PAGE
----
Lok Sabha Election 2019: PETA India asks political parties to follow poll code, not use animals in campaigns
PETA India also appealed to the public to report any violations of the poll code, particularly the use of animals in election campaigns by political parties, through a mobile application of the ECI.
New Delhi: Ahead of the upcoming Lok Sabha elections, animal rights body People for the Ethical Treatment of Animals (PETA) India on Monday asked all political parties to adhere to the Model Code of Conduct (MCC) and not use any animal in their election campaigns.
PETA India also appealed to the public to report any violations of the poll code, particularly the use of animals in election campaigns by political parties, through a mobile application of the Election Commission of India (ECI).
The Lok Sabha elections, to be held in seven phases, starting April 11.
"I'm writing from PETA India on behalf of our more than 1.2 million members, to inform you about a ban on the use of animals in election campaigns in the Manual on Model Code of Conduct (MMCC) by the ECI," said PETA India's associate director of policy Nikunj Sharma, in a letter addressing the respective presidents of national political parties.
In the letter, Sharma stated that using animals in election campaigns is "unnecessary, archaic and cruel."
"During these campaigns, animals are terrified by being forced into the middle of screaming crowds. They are often beaten, whipped, kicked and terrorised while being paraded through the streets and shoved by shouting mobs," he said.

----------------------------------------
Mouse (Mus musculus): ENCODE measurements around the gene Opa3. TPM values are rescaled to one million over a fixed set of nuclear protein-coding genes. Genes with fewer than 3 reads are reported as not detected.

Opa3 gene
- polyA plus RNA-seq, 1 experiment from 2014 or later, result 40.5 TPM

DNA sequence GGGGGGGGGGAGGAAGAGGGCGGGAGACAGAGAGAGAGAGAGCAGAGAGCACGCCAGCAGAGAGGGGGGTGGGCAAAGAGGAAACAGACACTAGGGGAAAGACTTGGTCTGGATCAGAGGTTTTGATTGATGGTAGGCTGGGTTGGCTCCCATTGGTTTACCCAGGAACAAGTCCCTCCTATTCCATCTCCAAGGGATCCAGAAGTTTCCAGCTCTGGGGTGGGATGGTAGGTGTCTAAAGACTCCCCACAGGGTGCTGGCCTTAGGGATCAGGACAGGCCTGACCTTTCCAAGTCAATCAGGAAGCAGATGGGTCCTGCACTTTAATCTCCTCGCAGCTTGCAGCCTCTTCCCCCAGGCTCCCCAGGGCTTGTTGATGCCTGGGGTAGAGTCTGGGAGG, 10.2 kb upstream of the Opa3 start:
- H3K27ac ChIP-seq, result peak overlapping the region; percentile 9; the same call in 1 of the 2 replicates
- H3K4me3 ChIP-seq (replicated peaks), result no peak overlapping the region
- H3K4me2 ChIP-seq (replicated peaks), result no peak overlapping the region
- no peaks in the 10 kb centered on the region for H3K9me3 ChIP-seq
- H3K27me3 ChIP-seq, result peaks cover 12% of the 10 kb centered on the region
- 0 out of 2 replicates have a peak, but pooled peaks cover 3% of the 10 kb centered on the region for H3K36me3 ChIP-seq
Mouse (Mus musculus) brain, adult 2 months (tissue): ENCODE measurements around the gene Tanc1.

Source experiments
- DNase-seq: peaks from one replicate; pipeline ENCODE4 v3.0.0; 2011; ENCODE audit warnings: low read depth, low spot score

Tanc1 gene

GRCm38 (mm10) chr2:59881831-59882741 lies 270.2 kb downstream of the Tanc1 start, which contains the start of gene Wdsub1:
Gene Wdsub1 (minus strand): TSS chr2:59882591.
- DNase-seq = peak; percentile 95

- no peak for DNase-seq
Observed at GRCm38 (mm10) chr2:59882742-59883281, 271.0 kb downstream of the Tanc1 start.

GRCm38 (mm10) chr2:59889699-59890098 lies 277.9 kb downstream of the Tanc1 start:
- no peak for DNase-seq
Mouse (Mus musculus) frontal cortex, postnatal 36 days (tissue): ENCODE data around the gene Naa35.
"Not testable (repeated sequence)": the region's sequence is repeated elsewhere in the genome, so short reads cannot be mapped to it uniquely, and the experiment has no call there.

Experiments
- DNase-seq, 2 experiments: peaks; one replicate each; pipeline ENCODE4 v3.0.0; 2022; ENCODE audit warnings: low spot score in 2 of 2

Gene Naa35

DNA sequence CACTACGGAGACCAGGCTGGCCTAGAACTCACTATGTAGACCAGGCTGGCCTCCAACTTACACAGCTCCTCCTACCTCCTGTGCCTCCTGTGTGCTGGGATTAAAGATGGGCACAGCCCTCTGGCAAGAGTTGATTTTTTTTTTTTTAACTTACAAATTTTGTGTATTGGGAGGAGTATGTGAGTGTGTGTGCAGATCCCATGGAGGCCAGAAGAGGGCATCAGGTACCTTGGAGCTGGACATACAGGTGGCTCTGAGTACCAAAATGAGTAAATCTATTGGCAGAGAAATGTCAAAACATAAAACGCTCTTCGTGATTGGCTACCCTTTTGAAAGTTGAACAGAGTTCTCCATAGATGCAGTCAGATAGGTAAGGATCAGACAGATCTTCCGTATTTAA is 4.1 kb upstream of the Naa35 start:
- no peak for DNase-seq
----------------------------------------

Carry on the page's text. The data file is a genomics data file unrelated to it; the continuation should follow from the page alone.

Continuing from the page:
He said the animals are also often forced to carry loads in excess of their physical capacities, denied adequate food and water, and seriously injured in the mayhem.
"We request that you (political parties) issue directions to your party cadre in order to comply with the provisions of the MMCC, by running eye-catching and creative campaigns that do not subject animals to frightening, frenetic crowds," Sharma stated in the letter.
The ECI, in the MCC, has advised the political parties and candidates to refrain from using any animal for election campaign in any manner.
Even a party, having reserved symbol depicting an animal, should not make live demonstration of that animal in any election campaign of the party or any of its candidate.
Under 'Regulation of Road Shows During Elections,' the manual also banned the display of animals in road shows, the body said.
"We are also appealing to the public to report any violations of the MMCC, particularly any use of animals in election campaigns by political parties through the cVIGIL ("Vigilant Citizen") mobile application of the ECI," the letter said.
Elaborating about the app, PETA India said it allows people to document violations with pictures or videos in order to establish the veracity of a complaint ex post facto and offers a fast-track complaint reception and redressal system.
"This enables users to play a proactive and responsible role in order to help ensure free and fair elections, and it can also help protect animals from abuse. Reporting violations in this way will allow the ECI to take necessary action," it said.